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She’s here. She’s perfect. Tallulah Grace Gilbert, born September 20th, 2016, Puerto Vallarta, Mexico.

“Hello babies. Welcome to Earth. It’s hot in the summer and cold in the winter. It’s round and wet and crowded. On the outside, babies, you’ve got a hundred years here. There’s only one rule that I know of, babies-“God damn it, you’ve got to be kind.” – Kurt Vonnegut

If there’s one thing having children teaches you, it’s this: gratitude for when things go well. Nothing quite hammers home the lesson that we have so little control over our own fate than child-birth.

We arrived in Mexico just barely in time. The VW Vanagon melted down in the extreme heat of Arizona and northern Mexico, allowing us to only drive in the early mornings before revolting around noon. I was so uncomfortably, hugely pregnant and my Braxton Hicks contractions were so painful that I feared we wouldn’t make… truly we cut it way too close and arriving in Puerto Vallarta felt like skidding into town sideways.

Woah, we’re here.

My history with pre-eclampsia meant that I’d be having a third c-section, so we went to see Dr. Laura and get sorted out. I started blood pressure medicine that’s safe for pregnancy but otherwise not widely used because of the side effects (psychosis, depression, and anxiety were all listed on the bottle). I spent the last weeks in a haze, all too thankful when the scheduled date of the surgery came around.

I was scared. I tried to talk myself out of it, but there was this quiet, dark, fear underneath it all that I couldn’t shake. I felt on some level that I was going to die. In hindsight, it was almost certainly the medication, but I said good-bye to my children and my husband on the way to the hospital– all while secretly fearing I’d never make it out alive.

So imagine my surprise and relief when I survived! Tallulah was pulled, quite forcefully, from my abdomen, and I heard that tell-tale startled cry. Ah ha! Life! We’re all alive! It’s all okay! Thank god…

A moment later, they placed her on my chest, while they finished closing the incision. I just stared at her, happy, drowsy love washing over me, then Dr. Laura popped her head over the blue surgical curtain and told me that I had two huge fibroids (basically benign tumors) that were about the size of a six-month pregnancy. I laughed.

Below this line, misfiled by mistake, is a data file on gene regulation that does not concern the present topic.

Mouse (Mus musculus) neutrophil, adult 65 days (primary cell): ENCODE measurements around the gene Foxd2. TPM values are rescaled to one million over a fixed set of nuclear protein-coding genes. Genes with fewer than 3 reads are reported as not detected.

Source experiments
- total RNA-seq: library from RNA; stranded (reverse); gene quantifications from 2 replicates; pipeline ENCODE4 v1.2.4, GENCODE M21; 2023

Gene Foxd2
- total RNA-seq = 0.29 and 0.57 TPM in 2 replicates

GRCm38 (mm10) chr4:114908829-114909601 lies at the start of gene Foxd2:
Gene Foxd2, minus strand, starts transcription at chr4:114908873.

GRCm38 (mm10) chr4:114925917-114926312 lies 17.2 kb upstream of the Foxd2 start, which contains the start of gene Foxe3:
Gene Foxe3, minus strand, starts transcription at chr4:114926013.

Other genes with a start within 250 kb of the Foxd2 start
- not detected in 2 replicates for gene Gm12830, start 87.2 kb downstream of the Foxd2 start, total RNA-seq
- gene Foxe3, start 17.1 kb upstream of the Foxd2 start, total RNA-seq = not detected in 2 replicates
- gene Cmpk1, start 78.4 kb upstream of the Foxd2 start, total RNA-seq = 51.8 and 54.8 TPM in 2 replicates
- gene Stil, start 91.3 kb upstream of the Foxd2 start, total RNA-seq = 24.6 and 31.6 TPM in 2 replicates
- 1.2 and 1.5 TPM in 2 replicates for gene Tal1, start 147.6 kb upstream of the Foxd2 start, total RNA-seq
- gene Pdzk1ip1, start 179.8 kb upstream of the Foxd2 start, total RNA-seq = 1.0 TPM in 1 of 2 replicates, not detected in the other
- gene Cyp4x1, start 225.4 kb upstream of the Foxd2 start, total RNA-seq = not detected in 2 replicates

Here I was on my third birth, seven years since I was pregnant with my first child when I had all these high hopes about a natural birth and now I knew: I was never going into labor. It wasn’t in the cards for me. All that worrying! All that research about how to avoid c-sections! All those tears after Cole’s emergency c-section. And here I was with the benefit of hindsight to see that none of my pregnancies ended well – I had pregnancy induced hyper tension and pre-eclampsia all three times. All three babies refused to descend. Cole made it to 40 weeks and 5 days without moving down. Stella had the cord wrapped around her neck so tightly the surgeon struggled to untangle it. And my last baby, a planned c-section, wouldn’t have faired any better with two bowling ball sized tumors and the assistance of three doctors to safely navigate her out.

Drew took a photo of my belly post-baby, but before they bandaged me up. I wanted to see. There it was, a large bulge where the fibroid lived, filling up my uterus up to my belly button.

No wonder I thought I was having twins. No wonder the Braxton Hicks contractions hurt so much. No wonder I carried so high and so big. No wonder the doctor couldn’t find my six-week embryo, she was living in there with these massive fibroids!

After my first c-section, I cried. After my third, I laughed. I always wondered what it would be like to have kids and now my story had played out. In the end, I had three perfect babies. It was all a beautiful mess.

Welcome to the world, baby Tallulah. We’re so happy you’re here!